Over-the-counter eye drops may have led to the death of one user and permanent vision loss of at least three others, according to the Centers for Disease Control and Prevention (CDC).

In a statement issued last month, the CDC warned of a bacterial infection, resistant to multiple antibiotics, that’s been linked to a brand of over-the-counter eye drops — EzriCare Artificial Tears.

The public health agency identified 56 isolates of antibiotic-resistant Pseudomonas aeruginosa from 50 case patients from 11 states between May 17, 2022, to Jan. 19, 2023. With the help of state and local health departments, the CDC collected specimens in both outpatient and inpatient healthcare settings.

Among the reported cases, one died due to a bloodstream infection, while three others developed permanent vision loss in one eye after suffering an ocular infection. Other cases were hospitalized due to respiratory infections or urinary tract infections.

The bacterial infections were not definitively traced to the brand of eye drops. It was also unclear if the patients had underlying eye conditions, such as cataracts or glaucoma, that made them more susceptible, according to NBC News.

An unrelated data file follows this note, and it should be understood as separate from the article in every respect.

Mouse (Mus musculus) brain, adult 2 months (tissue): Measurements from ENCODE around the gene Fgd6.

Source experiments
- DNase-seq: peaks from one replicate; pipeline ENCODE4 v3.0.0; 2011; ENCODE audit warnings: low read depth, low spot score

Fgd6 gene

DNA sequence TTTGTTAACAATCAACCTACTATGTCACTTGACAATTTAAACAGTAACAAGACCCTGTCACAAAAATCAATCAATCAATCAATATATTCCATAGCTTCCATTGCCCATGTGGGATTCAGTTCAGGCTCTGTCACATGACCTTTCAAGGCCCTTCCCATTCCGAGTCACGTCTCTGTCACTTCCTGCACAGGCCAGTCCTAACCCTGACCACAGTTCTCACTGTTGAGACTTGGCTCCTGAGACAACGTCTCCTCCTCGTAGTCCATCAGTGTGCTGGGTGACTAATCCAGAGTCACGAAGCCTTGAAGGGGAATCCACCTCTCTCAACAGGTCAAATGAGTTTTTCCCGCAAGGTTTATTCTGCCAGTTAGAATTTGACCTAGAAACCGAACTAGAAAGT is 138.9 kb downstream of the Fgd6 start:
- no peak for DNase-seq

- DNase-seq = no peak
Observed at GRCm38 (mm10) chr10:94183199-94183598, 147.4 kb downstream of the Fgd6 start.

However, the CDC recommended that users “immediately discontinue the use of EzriCare Artificial Tears until the epidemiological investigation and laboratory analyses are complete.” The warning was for bother clinicians and patients using the brand of eye drops.

EzriCare Artificial Tears is labeled preservative-free, so it does not contain anything that prevents microbial growth. It’s possible that the eye drops got contaminated during the manufacturing process, according to Fox News.

The states that recorded the bacterial infections included California, Colorado, Connecticut, Florida, New Jersey, New Mexico, New York, Nevada, Texas, Utah and Washington.

Commonly found in water and soil, P. aeruginosa is known to cause infections in the blood, lungs, and other parts of the body after surgery in humans. This type of bacterium constantly finds ways to evade medication by developing antibiotic resistance, as per the CDC.

In 2017, the U.S. recorded approximately 32,600 infections and 2,700 deaths due to multidrug-resistant P. aeruginosa, added the agency.

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